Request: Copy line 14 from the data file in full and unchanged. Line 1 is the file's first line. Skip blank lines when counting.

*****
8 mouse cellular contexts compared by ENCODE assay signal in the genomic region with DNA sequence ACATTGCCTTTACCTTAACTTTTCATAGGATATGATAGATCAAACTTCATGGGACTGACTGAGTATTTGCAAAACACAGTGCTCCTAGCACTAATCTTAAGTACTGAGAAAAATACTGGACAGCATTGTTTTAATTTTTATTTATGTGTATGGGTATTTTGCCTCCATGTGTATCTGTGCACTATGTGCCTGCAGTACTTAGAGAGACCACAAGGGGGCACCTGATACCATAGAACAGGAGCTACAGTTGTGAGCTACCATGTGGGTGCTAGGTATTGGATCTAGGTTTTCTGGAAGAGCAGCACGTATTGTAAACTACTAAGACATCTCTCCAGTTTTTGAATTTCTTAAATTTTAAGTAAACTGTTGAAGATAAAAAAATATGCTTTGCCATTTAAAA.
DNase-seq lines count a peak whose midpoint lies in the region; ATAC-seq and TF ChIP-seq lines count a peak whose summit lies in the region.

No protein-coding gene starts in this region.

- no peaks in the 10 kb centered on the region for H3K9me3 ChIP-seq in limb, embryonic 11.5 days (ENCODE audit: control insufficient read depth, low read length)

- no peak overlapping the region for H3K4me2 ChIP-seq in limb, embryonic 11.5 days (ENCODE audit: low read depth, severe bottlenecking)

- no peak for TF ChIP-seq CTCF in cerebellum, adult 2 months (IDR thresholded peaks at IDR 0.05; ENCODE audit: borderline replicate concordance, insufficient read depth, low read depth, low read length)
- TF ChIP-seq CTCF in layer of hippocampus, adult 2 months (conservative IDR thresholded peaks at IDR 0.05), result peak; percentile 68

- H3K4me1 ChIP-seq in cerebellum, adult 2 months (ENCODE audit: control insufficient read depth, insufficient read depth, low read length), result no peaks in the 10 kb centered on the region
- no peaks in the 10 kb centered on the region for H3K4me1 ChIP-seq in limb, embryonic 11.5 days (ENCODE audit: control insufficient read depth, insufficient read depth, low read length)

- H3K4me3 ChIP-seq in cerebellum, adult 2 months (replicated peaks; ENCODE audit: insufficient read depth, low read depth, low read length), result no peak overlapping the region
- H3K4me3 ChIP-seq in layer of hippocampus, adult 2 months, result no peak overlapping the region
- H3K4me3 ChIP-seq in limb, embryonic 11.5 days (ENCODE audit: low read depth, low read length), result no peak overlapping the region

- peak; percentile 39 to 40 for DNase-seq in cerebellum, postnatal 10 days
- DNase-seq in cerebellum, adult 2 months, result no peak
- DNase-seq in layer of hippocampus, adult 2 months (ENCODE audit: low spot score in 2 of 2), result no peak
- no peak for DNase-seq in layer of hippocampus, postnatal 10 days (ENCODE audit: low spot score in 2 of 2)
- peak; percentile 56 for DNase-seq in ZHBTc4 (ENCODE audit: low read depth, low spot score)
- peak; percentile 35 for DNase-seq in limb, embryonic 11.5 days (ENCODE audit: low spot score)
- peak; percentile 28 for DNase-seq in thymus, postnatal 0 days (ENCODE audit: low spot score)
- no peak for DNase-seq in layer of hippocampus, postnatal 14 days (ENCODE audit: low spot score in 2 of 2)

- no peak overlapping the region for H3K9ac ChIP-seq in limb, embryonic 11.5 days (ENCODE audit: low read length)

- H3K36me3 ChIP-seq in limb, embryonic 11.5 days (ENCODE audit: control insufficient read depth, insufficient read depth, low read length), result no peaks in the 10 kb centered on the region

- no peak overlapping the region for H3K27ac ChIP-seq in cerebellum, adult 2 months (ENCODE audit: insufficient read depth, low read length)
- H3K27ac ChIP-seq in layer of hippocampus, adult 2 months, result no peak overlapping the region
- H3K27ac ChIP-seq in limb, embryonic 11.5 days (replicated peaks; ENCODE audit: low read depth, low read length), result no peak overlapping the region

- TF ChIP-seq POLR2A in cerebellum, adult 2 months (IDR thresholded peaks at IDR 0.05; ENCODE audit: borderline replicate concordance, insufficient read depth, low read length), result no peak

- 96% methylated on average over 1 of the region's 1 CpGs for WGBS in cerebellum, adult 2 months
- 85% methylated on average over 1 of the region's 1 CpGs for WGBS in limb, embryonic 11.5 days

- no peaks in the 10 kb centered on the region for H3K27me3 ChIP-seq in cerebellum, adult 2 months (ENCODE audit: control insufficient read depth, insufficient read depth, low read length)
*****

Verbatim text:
- DNase-seq in cerebellum, adult 2 months, result no peak